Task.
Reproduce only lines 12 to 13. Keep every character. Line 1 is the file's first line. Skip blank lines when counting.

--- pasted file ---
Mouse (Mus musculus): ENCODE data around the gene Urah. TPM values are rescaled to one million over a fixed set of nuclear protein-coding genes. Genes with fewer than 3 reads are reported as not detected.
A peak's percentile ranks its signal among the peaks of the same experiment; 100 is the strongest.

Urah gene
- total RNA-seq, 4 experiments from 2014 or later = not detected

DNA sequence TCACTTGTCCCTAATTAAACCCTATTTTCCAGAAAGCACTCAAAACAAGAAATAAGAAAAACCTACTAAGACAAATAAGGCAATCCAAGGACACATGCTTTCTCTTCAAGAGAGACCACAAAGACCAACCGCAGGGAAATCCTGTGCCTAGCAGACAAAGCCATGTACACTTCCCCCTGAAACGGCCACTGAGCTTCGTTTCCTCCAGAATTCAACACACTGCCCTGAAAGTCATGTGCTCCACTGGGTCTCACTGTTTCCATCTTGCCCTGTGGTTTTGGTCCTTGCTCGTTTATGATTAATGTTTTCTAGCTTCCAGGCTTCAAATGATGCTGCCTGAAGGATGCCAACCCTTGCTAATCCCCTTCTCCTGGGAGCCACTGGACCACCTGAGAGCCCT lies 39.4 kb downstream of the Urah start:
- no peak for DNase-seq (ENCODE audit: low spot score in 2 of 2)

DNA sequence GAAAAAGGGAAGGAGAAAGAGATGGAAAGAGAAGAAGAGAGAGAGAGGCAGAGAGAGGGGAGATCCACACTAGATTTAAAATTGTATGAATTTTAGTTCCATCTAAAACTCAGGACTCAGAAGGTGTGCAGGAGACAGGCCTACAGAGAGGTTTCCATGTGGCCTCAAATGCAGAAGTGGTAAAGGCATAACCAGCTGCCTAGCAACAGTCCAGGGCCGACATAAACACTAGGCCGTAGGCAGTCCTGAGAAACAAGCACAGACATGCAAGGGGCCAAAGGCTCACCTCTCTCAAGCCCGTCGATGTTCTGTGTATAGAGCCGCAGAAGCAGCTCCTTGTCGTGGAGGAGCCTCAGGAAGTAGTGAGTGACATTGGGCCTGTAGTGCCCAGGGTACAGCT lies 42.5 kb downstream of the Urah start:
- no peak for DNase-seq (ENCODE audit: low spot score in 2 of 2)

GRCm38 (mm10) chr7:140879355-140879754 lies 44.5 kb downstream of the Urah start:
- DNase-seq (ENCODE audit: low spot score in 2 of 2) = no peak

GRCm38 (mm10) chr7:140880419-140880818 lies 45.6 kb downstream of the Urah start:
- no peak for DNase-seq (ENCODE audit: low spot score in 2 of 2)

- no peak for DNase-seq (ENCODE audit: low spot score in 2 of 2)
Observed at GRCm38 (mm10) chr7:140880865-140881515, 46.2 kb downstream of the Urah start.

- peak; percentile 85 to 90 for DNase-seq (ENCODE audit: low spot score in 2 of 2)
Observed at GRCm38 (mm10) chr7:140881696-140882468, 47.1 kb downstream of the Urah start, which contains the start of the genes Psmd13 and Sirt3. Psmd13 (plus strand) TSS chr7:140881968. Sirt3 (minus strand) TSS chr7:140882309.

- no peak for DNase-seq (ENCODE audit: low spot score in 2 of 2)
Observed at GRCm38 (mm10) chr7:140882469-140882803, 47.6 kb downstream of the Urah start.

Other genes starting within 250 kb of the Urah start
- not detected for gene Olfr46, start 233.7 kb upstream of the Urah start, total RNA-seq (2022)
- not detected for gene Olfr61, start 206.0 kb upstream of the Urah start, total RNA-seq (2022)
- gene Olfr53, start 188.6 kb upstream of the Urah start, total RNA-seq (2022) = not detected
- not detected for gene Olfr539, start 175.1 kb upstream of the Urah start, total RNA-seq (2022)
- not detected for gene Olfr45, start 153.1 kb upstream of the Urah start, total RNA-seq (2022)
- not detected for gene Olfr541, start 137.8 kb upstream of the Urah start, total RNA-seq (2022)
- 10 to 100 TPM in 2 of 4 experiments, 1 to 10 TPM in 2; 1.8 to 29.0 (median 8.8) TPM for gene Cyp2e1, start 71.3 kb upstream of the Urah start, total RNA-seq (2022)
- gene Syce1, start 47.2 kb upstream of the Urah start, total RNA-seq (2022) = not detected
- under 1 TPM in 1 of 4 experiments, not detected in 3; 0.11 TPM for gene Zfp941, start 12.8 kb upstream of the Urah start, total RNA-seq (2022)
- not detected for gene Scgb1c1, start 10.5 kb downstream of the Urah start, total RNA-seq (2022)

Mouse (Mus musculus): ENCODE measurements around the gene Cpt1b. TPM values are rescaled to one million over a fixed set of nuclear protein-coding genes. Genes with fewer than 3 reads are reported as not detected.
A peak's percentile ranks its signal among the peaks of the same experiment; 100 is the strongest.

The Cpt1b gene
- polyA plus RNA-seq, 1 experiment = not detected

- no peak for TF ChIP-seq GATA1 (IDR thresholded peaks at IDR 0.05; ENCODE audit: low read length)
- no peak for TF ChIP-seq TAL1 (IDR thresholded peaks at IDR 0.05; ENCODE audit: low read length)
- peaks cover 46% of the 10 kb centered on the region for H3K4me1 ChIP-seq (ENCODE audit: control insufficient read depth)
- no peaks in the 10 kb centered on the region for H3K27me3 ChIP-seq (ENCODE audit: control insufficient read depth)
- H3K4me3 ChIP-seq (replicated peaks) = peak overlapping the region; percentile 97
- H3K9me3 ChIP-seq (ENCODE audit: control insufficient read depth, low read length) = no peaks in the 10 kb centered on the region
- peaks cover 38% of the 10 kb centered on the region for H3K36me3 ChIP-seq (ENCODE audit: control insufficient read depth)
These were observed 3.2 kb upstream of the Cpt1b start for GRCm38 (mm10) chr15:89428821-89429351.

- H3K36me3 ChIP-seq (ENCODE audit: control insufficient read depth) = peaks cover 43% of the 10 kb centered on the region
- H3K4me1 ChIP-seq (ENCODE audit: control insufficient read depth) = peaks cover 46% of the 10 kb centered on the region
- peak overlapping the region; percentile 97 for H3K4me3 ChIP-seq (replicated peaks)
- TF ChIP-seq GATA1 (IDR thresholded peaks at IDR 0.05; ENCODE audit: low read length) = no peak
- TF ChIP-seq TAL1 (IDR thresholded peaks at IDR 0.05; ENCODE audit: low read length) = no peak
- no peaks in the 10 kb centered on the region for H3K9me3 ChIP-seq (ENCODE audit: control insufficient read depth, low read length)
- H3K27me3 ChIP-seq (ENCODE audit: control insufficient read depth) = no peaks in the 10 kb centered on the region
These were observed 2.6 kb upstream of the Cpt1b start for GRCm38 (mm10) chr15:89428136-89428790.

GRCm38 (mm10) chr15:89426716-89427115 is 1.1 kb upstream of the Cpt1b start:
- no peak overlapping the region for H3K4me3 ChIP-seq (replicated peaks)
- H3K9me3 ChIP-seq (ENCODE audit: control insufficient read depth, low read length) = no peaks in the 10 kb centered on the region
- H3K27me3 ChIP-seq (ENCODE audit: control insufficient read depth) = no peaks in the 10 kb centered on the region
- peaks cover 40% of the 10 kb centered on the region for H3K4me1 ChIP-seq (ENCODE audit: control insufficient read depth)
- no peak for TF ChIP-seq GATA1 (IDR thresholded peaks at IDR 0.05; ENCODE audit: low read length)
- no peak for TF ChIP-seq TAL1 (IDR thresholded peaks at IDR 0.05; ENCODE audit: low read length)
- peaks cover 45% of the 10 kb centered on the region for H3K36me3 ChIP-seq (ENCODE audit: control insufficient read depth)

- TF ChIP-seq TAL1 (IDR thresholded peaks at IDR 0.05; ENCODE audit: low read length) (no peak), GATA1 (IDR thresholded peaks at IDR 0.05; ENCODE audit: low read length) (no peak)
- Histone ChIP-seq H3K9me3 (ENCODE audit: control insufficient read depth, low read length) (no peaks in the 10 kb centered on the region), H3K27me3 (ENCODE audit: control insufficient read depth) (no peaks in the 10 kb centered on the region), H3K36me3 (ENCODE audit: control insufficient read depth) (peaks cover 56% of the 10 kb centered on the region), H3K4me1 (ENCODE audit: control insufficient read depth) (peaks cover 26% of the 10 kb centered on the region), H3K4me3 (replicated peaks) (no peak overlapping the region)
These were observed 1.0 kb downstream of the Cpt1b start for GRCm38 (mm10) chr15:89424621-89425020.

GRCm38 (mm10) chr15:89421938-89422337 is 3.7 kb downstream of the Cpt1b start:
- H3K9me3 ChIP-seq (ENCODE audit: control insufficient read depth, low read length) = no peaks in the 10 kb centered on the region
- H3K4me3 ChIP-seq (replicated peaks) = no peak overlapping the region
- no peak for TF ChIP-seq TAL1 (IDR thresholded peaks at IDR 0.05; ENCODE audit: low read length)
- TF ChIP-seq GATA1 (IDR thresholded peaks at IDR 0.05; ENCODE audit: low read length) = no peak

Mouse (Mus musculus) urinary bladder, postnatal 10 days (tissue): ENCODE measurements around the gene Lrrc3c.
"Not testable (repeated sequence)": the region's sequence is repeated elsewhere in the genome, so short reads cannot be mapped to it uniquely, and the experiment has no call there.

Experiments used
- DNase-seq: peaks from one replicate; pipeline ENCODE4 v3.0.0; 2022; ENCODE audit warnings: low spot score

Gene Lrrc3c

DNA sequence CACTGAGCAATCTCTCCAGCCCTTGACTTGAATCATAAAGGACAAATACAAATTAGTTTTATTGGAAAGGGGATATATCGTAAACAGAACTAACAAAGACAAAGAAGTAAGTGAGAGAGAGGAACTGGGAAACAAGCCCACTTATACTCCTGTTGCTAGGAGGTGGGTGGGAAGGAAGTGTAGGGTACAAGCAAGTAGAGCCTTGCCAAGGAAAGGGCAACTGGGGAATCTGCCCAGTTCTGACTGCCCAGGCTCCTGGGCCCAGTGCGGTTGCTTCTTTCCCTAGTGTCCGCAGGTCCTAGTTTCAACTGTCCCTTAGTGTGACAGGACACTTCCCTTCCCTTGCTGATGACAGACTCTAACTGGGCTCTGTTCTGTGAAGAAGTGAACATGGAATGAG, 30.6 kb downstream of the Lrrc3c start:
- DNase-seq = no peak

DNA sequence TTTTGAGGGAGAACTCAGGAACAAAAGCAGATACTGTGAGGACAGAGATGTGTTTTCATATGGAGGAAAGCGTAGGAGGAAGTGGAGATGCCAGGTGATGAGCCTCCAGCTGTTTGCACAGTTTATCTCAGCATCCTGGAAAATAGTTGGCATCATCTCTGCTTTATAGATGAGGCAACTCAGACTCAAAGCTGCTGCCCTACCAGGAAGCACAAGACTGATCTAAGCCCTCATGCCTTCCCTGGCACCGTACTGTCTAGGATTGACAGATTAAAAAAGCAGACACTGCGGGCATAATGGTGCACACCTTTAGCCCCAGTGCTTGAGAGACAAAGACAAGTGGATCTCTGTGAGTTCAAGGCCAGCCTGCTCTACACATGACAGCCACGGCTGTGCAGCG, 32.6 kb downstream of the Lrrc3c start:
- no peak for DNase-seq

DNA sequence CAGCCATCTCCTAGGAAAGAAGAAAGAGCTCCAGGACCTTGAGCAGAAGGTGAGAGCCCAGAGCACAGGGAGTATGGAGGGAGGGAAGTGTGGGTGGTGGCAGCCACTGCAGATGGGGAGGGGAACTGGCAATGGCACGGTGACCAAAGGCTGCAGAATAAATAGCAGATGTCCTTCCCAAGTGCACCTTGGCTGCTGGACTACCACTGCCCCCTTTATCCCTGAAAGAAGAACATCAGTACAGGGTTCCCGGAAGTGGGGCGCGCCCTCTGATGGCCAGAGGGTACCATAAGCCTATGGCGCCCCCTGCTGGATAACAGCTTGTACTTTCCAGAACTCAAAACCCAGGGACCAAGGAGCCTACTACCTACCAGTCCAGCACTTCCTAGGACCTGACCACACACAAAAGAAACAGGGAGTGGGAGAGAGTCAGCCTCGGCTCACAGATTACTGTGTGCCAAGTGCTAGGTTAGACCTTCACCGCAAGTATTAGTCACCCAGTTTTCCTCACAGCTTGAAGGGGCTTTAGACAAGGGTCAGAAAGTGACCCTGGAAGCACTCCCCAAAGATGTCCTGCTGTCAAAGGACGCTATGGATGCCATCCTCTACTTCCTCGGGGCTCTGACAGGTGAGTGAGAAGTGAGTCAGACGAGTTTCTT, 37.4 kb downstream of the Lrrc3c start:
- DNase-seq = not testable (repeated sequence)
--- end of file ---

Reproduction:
- no peak for DNase-seq (ENCODE audit: low spot score in 2 of 2)

- no peak for DNase-seq (ENCODE audit: low spot score in 2 of 2)